The Current

The Current #5: Inside Shein: The disruption and opportunities behind real-time retail

by Hunter WorlandMay 16, 2024

The Current is a bi-weekly series from NEA on the developments impacting consumer technology. Each installment examines a trend, disruption, or opportunity with consumer data. Posts are concise, informative, and always current.


As a private company, Shein does not disclose its financials. Perhaps the best indication of its scale didn’t come from a leaked P&L or report, but a slip of tongue. In an interview earlier this year, the CEO of a Shein retail partner said, with a bit of braggadocio, that the Chinese retailer “does a lot more than $30b” in annual revenue. Taken seriously, the estimation suggests Shein’s scale rivals Inditex, owner of Zara and largest publicly traded apparel retailer – a colossal feat for a company twenty-three years younger.

Americans (myself included) have often mistakenly assumed Shein is an anglicization of a Chinese name; Shein is rather a shortening of ‘She Inside,’ the company’s original name (Wayback Machine,, March 2012)

The rise of Shein is a success story in an otherwise unforgiving retail ecosystem. Last month, Macy's announced the closure of 150 stores in a strategic pivot to luxury sales. Farfetch, the luxury e-commerce platform once valued at $25b, was acquired by Coupang in February for a mere $500mm. Outdoor Voices, previously a darling of direct-to-consumer brands, abruptly closed all its brick-and-mortar stores in March – a surprise to even its employees. Meanwhile, public market investors continue to discount brands like Warby Parker and Allbirds (the latter, as of writing, is valued at a modest .5x NTM revenue[1]).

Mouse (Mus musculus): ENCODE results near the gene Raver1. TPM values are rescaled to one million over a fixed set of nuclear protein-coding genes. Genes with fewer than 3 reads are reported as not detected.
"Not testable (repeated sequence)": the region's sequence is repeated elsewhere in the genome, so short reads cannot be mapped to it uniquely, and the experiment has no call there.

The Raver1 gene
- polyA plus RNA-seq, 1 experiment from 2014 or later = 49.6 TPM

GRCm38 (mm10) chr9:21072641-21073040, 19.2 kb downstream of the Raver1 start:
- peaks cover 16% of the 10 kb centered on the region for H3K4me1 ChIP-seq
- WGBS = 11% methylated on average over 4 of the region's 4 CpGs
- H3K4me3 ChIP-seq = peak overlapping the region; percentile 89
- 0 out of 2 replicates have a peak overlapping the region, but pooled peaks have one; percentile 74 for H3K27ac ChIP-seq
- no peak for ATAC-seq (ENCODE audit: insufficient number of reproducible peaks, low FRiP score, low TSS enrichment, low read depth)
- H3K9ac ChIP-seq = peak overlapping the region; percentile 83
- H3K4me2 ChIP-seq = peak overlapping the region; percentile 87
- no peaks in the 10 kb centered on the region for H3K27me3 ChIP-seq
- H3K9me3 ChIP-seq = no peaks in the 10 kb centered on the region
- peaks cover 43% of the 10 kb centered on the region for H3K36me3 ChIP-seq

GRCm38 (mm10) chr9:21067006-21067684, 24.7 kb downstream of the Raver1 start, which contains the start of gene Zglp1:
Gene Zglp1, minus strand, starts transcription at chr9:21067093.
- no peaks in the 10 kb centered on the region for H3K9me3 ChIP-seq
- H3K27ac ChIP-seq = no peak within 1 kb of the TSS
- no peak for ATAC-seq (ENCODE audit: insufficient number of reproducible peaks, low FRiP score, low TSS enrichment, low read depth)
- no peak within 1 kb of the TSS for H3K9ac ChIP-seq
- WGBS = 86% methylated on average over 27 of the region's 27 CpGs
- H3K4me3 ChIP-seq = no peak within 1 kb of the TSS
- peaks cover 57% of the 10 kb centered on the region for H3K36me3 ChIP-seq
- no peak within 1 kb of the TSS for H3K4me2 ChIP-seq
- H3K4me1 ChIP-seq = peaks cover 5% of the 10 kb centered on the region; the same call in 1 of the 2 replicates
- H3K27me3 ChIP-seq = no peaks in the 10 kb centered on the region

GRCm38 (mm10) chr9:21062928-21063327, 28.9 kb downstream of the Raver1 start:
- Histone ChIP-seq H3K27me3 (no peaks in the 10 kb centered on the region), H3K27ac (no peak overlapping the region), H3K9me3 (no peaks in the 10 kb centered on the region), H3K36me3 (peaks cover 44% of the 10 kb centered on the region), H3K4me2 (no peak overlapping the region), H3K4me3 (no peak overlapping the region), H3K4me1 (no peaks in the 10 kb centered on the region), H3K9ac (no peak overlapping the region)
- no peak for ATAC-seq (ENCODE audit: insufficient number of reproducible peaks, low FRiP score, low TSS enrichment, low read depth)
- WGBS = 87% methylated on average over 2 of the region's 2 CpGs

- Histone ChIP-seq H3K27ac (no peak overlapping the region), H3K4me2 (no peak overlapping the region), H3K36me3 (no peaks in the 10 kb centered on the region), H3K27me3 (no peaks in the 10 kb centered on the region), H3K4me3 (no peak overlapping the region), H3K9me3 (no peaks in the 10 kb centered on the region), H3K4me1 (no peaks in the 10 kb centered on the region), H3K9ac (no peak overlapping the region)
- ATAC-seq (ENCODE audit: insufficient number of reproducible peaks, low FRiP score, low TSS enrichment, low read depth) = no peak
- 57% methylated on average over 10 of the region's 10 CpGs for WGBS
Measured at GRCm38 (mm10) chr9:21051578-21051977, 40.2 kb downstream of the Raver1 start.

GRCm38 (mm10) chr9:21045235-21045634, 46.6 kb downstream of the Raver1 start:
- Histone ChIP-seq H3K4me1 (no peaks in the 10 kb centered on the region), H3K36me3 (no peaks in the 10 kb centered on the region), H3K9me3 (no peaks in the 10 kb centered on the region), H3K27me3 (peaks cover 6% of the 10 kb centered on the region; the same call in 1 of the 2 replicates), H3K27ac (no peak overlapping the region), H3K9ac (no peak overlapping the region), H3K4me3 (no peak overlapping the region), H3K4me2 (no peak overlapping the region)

How can merchants translate the success of Shein into their own business – and how commerce enablement software can support that translation – first requires answering a more fundamental question. What do consumers value about Shein in the first place? To uncover relative value, a panel of adult consumers in the United States familiar with Shein and Zara compared the two across purchasing criteria:

The value consumers identify underlie, by my account, Shein’s two greatest superpowers:

  • Low-batch manufacturing base: Shein leverages China’s basis of small and medium sized manufacturers not just for low-cost production but impossibly low minimum order quantity batches. That manufacturing basis enables an inventory agility and velocity that makes incumbents look outdated

  • Large-scale automated test and re-order (LATR) model[2]: Likened to Fordism or the Toyota Just-in-Time model, Shein has pioneered a new manufacturing model that continually optimizes production based on real-time data from the open web. The system scrapes social platforms and competitor sites to interpret trends, tests consumer demand with a low-batch order, scales up and down production based on product launch sales, and reiterates. LATR, the Darwinian mechanism behind the 6,000 SKUs Shein adds every day, represents the evolution beyond fast-fashion to what some commentator have called ‘real-time fashion’

The disruption of Shein and other real-time retailers presents an opportunity for the commerce enablement ecosystem. Examples include Raspberry AI who leverage custom trained models to shorten design schedule and increase sell-through rates, Syrup who optimize inventory allocation, replenishment, and buying to improve full-price sell-through without stockouts, and Portless who fulfill e-commerce orders directly from China, improving merchant shipping costs, cashflow, and inventory risk.

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